The US Federal Trade Commission is reportedly reviewing Google’s recent $1 billion acquisition of social-mapping company Waze. It’s not clear if the FTC is looking at the loophole that Google exploited to avoid an anti-trust review before the purchase, or is actually investigating to see if there are anti-competitive practices at play.
Why did Google really buy Waze?
Benjamin Edelman, an attorney and Harvard business school professor who researches the architecture of internet markets, says the FTC will be looking for any evidence the company was purchased for anti-competitive reasons. While there may be a good case for the valuation, the high price paid for a company with such low revenue could suggest problems making the case that Google is “genuinely acquiring it to make their own map service a billion dollars better,” especially when Waze’s own founder conceded his company was Google’s main maps competition.
“People are going to write e-mails, don’t you think some of them are going to say, ‘we need make sure Apple and Facebook don’t get it, we need to pay the money?'” Edelman predicted. “Someone will have written that in email and it will kind of ring true.”
While regulators may prefer operating or competitive restrictions to breaking up the deal after the fact, if something goes wrong, expect Google to pay a significant break-up fee to Waze.
Will the deal affect future offshore acquisitions?
Google’s suggestion that the Israeli company it purchased for $1 billion, largely on the value of its intellectual property, doesn’t have $70.9 million assets in the US, is a fairly provocative statement. That argument operates, Edelman suggests, in a similar way to Apple’s approach to paying low taxes relies on the international mutability of intellectual property. Waze’s IP is presumably located in Israel and only used in the US day-by-day to avoid being considered an asset here. But that argument raises the question of what would limit the application of such a standard in the future, were companies to transfer ownership of intellectual property and other assets offshore in an attempt to circumvent anti-trust review.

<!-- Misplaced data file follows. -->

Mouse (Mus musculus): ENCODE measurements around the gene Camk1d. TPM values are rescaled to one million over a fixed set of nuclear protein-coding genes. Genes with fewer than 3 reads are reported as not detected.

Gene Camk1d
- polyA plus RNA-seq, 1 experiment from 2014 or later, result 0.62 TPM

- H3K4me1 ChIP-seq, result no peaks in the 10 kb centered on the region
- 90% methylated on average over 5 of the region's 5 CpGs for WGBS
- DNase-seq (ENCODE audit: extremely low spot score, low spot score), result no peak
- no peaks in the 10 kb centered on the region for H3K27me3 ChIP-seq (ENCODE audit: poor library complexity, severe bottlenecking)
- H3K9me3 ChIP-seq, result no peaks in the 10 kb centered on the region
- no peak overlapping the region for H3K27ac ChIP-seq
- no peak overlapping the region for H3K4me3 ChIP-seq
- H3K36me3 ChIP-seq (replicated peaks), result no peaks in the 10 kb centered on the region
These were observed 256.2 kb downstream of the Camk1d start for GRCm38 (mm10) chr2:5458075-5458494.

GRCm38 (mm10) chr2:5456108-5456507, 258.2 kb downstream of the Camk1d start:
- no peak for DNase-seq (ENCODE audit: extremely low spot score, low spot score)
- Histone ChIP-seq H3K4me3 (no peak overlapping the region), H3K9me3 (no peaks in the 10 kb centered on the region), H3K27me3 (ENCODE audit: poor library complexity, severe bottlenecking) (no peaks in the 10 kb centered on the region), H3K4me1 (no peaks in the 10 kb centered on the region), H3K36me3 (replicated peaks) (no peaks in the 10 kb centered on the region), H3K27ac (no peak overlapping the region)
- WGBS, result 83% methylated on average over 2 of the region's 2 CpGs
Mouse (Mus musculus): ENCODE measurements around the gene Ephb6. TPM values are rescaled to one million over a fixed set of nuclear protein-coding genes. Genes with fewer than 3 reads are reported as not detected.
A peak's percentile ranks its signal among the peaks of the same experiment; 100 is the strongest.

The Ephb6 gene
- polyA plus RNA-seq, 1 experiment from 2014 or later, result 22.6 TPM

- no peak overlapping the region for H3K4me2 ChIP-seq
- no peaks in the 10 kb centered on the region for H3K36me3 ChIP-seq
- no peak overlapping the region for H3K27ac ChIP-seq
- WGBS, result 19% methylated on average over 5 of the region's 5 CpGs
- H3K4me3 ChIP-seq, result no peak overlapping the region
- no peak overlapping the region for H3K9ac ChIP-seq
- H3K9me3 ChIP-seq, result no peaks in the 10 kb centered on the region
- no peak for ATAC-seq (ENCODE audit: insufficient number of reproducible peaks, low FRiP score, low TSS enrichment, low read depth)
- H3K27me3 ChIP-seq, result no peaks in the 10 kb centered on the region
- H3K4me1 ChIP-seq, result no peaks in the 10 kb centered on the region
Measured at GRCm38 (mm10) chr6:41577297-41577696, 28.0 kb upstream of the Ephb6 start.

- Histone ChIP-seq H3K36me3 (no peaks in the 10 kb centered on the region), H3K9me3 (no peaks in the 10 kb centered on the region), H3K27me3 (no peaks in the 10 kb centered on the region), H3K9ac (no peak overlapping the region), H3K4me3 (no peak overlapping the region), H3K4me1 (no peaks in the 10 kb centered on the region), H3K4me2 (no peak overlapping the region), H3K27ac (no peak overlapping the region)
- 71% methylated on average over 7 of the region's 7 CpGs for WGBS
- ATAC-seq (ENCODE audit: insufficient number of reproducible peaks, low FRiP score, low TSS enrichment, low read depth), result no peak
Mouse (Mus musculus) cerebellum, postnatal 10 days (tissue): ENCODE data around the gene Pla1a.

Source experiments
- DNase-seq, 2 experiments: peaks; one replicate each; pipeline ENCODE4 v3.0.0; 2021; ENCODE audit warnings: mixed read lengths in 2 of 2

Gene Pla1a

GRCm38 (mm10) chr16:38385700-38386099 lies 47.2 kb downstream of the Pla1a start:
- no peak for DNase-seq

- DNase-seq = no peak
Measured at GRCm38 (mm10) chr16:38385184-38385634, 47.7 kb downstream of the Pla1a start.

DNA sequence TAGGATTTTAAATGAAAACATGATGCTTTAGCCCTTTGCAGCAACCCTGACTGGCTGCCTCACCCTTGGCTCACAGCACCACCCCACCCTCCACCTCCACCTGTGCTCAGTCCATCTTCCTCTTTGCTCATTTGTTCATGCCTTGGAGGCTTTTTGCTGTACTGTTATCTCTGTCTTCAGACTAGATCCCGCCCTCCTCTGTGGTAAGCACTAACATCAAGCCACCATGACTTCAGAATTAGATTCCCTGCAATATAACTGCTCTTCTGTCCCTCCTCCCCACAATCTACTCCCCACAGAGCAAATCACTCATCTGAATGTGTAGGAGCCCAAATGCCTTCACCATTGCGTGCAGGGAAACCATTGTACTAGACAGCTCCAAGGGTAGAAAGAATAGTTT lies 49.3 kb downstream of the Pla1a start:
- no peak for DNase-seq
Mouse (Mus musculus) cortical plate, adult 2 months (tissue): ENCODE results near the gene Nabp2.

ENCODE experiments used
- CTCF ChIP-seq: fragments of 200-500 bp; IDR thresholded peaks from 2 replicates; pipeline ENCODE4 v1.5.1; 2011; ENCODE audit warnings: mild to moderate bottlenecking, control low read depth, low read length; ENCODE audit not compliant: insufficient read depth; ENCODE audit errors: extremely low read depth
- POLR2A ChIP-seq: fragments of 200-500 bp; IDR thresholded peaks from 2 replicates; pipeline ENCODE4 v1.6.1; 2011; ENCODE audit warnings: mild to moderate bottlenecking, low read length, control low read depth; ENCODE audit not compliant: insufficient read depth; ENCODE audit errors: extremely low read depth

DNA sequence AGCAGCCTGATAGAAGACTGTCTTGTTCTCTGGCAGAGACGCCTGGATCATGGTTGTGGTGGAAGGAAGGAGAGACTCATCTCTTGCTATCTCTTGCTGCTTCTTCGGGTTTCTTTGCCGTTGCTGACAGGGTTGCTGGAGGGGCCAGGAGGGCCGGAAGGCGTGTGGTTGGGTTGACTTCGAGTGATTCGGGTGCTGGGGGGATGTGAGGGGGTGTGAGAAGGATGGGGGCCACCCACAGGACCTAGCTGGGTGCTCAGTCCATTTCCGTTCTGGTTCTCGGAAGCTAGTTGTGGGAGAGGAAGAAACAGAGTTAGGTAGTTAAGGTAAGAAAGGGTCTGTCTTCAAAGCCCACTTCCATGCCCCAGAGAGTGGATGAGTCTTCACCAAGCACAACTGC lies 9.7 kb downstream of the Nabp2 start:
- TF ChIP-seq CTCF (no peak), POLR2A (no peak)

Will the deal hurt Google’s efforts to escape broader anti-trust scrutiny?
The FTC handed Google a victory last year after concluding it did not use its dominance in search to go after rivals; the company is still trying to persuade European regulators to draw a similar conclusion. However, this acquisition may set back those efforts by establishing a pattern of anti-competitive growth. Seven years ago, Google was a major search engine, but by dint of acquisitions, it has also gained market-shaping power in online video (YouTube), mobile operating systems (Android), cloud documents (Writely) and now maps (Waze). “Dominance grows and grows, from one sector that has a monopoly, to multiple sectors at risk of monopoly,” Edelman says.
One historical case he cites is AT&T, America’s telephone monopoly until 1982. As early as the nineteen fifties it seemed that the monopoly could be problematic, but regulators didn’t have a clear avenue to change the system, just as today many wonder if Google’s two-thirds share of the US search market is necessarily a bad thing or fixable. Regulators did, however, forbid AT&T from going into other lines of business, barring the company from making computers after a series of anti-trust actions in 1956, which provided opportunities for IBM and other early computer companies. Edelman suggests a similar policy might buy time to figure out what to do about Google, while fostering more competition.